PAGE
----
Second, in order to fulfill this mandate, the government should redesign the existing energy decision-making architecture. My preference would be for the creation of an omnibus energy ministry to oversee the currently siled verticals of the petroleum, coal, renewable energy and electricity ministries. Such a ministry existed in the early 1980s (but without oil). The minister in charge should be placed on an equal footing with the ministers of defense, finance, interior and external affairs. I suspect, however, that such an overhaul would disrupt too many apple carts. It would therefore be politically and administratively impractical. So, as a second-rate option, I suggest that the PM creates an executive department within his office; it could be called “Department of Energy Resources, Security and Sustainability”, headed by a person of the rank of Minister of State. The objective would not be to change the existing roles and responsibilities of the various departments or the reporting relationships. ESPs would continue, for example, to report to their line ministry. The objective would be to identify and address all the problems that currently lie between the cracks created by the existing structure. It would be a question of formulating and executing an integrated energy policy, of taking advantage of the weight of “India Energy Inc” and of maximizing the competitiveness of India in its relations with the international energy community: it would be a question of financing and to incubate R&D and innovation in clean energy; that would be to sit at the top of the energy regulatory system and as a ‘regulatory ombudsman’ to streamline the current multiple layers of energy regulations and, finally, to coordinate and implement the communications strategy for raise public awareness of existing and emerging issues. energy issues, in particular global warming. The department would have narrower remits than other energy departments, but due to its location within the PMO, it would be, de facto, the most powerful executive body with ultimate responsibility for navigating the “transition. green ”.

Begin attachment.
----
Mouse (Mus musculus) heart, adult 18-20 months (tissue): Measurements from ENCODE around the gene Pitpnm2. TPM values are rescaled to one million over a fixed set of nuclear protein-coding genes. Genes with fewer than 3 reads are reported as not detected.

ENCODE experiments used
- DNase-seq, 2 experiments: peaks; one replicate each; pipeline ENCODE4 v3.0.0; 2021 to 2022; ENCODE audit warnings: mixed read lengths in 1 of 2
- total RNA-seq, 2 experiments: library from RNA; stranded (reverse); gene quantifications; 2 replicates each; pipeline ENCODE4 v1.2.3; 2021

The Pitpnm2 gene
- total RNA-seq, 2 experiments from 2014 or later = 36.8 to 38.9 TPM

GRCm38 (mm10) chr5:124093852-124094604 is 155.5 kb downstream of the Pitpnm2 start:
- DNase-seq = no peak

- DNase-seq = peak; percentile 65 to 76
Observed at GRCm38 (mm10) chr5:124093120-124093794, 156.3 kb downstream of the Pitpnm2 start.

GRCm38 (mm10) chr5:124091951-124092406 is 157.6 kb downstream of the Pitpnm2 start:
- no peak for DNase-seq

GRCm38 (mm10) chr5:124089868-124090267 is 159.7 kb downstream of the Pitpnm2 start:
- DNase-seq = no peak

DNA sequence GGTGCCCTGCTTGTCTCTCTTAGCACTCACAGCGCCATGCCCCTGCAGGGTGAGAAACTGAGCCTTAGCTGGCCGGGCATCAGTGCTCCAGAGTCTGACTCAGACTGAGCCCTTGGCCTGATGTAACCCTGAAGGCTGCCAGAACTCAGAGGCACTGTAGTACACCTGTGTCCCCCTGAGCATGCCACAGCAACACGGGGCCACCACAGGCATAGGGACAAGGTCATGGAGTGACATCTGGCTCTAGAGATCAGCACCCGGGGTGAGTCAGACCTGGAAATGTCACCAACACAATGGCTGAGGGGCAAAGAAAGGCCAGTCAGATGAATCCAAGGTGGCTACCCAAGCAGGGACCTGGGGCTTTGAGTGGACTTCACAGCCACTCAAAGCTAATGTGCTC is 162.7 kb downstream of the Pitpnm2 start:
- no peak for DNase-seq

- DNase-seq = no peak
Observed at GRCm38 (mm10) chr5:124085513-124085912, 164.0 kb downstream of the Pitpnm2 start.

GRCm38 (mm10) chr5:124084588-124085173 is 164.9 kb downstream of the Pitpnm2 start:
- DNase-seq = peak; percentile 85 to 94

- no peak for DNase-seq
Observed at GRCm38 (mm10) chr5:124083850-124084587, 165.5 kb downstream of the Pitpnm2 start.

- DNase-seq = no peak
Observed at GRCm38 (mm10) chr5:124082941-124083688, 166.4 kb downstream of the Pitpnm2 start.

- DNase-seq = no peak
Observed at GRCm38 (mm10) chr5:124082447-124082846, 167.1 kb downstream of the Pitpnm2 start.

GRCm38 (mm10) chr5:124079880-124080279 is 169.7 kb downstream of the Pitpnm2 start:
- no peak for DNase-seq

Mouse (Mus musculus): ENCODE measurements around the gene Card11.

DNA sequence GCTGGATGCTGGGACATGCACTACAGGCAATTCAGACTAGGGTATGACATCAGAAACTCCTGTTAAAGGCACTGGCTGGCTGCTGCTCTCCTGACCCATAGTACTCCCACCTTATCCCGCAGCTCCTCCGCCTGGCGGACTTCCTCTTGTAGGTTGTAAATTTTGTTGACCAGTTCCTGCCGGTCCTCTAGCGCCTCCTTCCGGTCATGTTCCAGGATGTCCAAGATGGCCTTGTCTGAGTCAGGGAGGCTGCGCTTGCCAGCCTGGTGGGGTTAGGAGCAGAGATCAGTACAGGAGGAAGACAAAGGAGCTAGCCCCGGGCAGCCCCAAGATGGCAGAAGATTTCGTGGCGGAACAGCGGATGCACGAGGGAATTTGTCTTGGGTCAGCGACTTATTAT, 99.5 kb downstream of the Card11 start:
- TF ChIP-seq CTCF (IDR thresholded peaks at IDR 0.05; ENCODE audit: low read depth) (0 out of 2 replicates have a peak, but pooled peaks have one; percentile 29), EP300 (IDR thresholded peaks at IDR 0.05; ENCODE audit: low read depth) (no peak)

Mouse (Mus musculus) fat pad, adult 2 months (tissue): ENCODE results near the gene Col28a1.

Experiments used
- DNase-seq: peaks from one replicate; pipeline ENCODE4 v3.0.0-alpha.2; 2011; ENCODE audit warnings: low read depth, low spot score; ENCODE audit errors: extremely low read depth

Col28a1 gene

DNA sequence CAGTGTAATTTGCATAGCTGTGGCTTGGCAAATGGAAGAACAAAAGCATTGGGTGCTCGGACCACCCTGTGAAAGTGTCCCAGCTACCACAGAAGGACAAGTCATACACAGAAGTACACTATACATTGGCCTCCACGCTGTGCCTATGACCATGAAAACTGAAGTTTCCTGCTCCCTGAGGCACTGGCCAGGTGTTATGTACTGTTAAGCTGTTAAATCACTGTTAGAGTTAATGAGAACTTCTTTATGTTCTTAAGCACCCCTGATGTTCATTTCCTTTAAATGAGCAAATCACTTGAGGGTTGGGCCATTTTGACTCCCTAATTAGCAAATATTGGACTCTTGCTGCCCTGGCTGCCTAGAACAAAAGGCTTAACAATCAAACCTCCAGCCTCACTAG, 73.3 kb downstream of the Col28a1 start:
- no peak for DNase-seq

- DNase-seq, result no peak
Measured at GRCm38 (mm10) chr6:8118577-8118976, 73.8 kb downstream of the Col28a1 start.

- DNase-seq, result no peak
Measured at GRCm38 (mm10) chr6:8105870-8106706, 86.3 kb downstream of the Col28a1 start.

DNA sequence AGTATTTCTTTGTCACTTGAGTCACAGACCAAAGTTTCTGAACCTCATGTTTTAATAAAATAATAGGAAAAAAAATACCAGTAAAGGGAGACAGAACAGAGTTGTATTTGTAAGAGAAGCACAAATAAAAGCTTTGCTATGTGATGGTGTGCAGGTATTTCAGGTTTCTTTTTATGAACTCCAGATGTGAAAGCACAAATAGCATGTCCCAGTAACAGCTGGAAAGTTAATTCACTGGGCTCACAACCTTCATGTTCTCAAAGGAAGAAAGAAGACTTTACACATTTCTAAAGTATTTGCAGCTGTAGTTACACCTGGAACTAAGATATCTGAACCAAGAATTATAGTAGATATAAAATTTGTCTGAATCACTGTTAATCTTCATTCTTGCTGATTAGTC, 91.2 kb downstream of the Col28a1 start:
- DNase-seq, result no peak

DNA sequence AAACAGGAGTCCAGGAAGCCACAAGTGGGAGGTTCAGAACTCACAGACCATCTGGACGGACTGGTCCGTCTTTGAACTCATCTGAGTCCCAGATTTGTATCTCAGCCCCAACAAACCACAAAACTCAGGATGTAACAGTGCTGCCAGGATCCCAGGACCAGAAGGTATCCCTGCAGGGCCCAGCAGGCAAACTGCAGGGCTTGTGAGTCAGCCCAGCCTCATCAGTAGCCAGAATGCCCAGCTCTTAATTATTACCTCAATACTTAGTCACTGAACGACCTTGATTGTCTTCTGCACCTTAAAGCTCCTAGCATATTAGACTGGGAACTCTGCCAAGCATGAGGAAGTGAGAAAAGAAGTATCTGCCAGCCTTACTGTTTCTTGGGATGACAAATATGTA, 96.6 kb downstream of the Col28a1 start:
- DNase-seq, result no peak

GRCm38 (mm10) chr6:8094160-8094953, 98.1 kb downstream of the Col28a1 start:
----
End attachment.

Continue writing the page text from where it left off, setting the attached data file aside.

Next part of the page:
In this latter context, it is important to highlight the positive impact that the above overhaul will have on investor sentiment. Several companies have signaled their intention to invest millions of euros in clean energy. Reliance committed $ 10 billion, Adani $ 70 billion over 10 years; Tata Power, ReNew Power and Acme Solar have also laid their groundwork. Only their management can vouch for the soundness of these commitments, but there is no doubt that the likelihood of making these investments would increase if the current fragmented and opaque regulatory, tax and business systems and processes were replaced by a transparent and centralized executive. . decision-making body for energy.

This column first appeared in the paper edition on November 1, 2021 under the title “The case of an energy minister”. The writer is president of the Center for Social and Economic Progress (CSEP)